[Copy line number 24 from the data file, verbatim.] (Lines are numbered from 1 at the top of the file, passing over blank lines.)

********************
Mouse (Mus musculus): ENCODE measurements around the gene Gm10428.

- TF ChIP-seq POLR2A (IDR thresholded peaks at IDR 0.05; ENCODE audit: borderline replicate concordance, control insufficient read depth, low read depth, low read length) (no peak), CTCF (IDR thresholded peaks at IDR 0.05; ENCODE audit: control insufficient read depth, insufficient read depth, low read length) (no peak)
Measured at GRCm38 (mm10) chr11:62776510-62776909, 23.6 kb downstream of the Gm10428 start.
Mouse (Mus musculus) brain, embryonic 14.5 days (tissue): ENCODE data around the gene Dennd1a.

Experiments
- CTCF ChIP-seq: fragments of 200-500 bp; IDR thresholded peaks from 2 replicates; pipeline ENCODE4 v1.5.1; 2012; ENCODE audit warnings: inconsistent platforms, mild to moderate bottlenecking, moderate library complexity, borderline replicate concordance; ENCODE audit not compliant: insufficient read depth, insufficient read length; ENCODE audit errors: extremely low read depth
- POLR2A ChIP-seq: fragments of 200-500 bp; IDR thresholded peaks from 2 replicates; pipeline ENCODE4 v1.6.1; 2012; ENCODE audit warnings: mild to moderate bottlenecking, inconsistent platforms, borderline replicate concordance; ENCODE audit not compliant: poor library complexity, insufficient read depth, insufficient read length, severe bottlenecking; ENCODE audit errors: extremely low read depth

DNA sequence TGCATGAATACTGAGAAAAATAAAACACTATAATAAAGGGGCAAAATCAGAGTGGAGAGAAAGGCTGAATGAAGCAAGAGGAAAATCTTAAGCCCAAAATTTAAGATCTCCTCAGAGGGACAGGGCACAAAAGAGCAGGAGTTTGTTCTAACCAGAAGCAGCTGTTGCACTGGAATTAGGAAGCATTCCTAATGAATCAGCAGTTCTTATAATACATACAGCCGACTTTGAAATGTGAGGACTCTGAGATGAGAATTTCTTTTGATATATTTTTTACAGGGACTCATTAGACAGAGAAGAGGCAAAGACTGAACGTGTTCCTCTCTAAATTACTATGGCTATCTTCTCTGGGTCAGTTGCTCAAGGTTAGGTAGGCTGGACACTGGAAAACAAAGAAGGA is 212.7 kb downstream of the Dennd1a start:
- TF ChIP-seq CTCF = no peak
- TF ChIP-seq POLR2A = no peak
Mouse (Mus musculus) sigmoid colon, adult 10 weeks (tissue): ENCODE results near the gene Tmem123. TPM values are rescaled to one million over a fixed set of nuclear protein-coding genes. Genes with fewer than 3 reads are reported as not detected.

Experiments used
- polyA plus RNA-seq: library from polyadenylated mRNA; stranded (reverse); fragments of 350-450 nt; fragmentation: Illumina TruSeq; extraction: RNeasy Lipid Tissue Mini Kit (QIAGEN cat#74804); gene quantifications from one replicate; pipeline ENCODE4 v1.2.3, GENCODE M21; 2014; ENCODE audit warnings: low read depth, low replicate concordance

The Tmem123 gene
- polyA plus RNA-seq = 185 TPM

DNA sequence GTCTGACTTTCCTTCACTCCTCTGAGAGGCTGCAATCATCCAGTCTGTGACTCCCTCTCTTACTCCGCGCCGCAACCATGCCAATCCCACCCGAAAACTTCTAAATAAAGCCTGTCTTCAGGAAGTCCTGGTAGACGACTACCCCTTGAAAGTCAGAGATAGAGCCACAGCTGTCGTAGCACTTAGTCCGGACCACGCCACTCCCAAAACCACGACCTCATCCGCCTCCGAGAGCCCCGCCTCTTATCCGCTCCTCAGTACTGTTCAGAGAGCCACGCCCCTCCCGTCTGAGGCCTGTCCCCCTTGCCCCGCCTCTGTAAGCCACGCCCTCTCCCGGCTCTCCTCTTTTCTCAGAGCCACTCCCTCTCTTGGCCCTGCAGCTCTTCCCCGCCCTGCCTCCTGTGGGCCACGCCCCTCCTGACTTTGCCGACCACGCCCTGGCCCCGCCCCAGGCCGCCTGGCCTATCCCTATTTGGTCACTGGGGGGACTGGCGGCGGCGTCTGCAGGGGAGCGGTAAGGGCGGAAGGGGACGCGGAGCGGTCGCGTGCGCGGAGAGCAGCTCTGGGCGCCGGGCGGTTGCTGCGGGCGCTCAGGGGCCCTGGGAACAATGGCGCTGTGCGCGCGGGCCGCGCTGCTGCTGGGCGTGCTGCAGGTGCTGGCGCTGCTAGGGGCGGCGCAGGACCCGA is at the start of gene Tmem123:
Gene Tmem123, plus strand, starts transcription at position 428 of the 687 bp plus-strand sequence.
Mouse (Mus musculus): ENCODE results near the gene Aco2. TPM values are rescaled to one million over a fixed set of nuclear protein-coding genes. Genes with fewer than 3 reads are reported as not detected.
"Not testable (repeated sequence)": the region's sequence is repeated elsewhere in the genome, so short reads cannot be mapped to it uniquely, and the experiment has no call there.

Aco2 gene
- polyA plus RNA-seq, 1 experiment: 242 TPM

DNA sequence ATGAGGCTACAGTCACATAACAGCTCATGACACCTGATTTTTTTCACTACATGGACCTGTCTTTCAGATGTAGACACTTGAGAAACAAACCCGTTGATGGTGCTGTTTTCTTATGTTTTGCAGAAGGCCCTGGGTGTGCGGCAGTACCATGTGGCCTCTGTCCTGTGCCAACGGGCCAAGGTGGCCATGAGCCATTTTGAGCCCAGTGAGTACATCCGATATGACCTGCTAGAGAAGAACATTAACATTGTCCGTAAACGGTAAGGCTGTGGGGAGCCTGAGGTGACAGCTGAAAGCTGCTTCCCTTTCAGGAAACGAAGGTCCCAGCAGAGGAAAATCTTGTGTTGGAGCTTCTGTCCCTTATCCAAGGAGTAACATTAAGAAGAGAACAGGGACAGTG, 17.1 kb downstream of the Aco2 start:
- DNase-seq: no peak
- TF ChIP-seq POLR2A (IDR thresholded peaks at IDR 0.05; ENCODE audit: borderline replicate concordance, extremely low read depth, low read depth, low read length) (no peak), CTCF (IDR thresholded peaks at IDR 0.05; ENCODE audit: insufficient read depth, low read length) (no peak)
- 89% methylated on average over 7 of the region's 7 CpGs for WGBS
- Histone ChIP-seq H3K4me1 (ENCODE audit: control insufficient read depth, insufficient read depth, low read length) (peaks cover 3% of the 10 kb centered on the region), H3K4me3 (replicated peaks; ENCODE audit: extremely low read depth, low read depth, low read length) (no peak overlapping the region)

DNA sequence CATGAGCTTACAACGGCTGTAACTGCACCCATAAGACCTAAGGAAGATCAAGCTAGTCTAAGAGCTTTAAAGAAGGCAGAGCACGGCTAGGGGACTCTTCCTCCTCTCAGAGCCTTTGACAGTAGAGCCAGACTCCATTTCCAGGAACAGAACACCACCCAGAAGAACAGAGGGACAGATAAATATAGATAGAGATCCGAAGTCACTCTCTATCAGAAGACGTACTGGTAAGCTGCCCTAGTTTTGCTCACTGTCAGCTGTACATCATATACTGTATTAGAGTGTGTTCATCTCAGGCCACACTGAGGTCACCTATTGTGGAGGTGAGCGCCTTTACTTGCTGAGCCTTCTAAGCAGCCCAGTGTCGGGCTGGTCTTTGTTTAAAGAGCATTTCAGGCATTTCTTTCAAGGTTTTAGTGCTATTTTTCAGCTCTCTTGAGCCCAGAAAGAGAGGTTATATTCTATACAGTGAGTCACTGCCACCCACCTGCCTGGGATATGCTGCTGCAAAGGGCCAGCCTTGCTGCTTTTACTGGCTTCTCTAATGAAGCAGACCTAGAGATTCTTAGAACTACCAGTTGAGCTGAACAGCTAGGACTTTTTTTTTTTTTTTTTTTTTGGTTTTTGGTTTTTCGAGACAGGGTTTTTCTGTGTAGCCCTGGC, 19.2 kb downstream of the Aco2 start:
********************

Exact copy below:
- TF ChIP-seq POLR2A (IDR thresholded peaks at IDR 0.05; ENCODE audit: borderline replicate concordance, extremely low read depth, low read depth, low read length) (no peak), CTCF (IDR thresholded peaks at IDR 0.05; ENCODE audit: insufficient read depth, low read length) (no peak)